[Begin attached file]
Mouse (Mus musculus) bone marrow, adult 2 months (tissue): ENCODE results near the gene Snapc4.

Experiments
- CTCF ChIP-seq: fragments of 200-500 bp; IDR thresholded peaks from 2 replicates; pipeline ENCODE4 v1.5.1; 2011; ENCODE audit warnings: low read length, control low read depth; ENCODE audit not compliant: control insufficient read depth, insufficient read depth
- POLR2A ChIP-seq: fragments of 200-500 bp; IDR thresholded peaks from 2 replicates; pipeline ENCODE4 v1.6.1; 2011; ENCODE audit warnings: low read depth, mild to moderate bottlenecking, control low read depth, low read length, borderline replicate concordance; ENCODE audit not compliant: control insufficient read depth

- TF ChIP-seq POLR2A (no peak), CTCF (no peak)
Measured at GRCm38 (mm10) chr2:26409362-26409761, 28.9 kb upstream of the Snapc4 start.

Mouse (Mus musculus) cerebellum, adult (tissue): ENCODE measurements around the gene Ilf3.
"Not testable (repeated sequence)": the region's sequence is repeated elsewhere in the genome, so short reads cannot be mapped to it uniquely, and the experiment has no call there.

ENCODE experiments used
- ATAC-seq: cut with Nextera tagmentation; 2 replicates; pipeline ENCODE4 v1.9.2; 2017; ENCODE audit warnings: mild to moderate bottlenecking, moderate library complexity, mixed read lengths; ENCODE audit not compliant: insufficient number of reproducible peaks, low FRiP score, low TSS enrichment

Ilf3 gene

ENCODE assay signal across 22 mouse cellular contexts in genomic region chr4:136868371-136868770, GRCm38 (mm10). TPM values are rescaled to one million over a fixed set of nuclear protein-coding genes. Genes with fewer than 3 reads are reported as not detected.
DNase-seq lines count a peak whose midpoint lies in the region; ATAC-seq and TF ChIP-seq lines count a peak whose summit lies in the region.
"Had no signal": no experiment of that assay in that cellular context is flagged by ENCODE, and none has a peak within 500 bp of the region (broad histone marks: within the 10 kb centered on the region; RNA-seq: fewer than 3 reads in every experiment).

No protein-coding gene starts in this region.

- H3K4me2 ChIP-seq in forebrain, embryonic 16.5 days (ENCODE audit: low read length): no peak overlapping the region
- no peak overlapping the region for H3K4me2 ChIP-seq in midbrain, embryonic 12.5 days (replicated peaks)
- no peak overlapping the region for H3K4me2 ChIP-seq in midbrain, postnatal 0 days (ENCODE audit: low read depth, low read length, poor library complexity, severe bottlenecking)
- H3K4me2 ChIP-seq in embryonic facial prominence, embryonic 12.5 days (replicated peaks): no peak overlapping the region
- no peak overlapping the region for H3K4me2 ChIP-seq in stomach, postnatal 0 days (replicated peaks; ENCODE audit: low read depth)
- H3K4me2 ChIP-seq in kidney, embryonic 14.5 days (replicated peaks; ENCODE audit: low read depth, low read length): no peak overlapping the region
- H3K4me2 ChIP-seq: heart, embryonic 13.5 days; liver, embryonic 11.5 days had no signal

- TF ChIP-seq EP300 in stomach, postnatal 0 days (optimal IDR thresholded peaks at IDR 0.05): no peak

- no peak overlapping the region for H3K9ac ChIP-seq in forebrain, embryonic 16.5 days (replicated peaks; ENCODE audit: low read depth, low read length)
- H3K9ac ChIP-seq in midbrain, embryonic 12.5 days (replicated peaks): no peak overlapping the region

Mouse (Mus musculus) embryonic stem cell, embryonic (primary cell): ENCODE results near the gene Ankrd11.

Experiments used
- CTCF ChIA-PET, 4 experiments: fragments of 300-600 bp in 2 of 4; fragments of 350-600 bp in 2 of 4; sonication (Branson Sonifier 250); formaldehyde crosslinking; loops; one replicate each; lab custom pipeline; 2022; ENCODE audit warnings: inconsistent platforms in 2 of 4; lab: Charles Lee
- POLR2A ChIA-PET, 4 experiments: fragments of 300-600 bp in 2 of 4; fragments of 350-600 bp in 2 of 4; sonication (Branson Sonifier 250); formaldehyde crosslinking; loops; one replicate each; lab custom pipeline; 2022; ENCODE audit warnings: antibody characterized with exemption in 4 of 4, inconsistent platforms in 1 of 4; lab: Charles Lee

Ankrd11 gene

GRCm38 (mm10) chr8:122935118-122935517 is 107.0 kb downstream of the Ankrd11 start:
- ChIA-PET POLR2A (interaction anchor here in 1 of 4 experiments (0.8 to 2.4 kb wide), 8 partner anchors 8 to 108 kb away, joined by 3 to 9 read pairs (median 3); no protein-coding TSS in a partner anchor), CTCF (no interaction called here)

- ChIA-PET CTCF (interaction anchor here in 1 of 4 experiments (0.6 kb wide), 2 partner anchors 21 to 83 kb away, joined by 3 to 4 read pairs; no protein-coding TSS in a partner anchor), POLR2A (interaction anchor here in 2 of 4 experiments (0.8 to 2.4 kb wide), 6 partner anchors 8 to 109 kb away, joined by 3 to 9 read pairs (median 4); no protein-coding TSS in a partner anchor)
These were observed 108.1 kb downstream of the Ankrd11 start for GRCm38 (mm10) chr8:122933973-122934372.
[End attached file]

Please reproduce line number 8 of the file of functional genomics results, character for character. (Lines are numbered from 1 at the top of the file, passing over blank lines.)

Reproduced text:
"Not testable (repeated sequence)": the region's sequence is repeated elsewhere in the genome, so short reads cannot be mapped to it uniquely, and the experiment has no call there.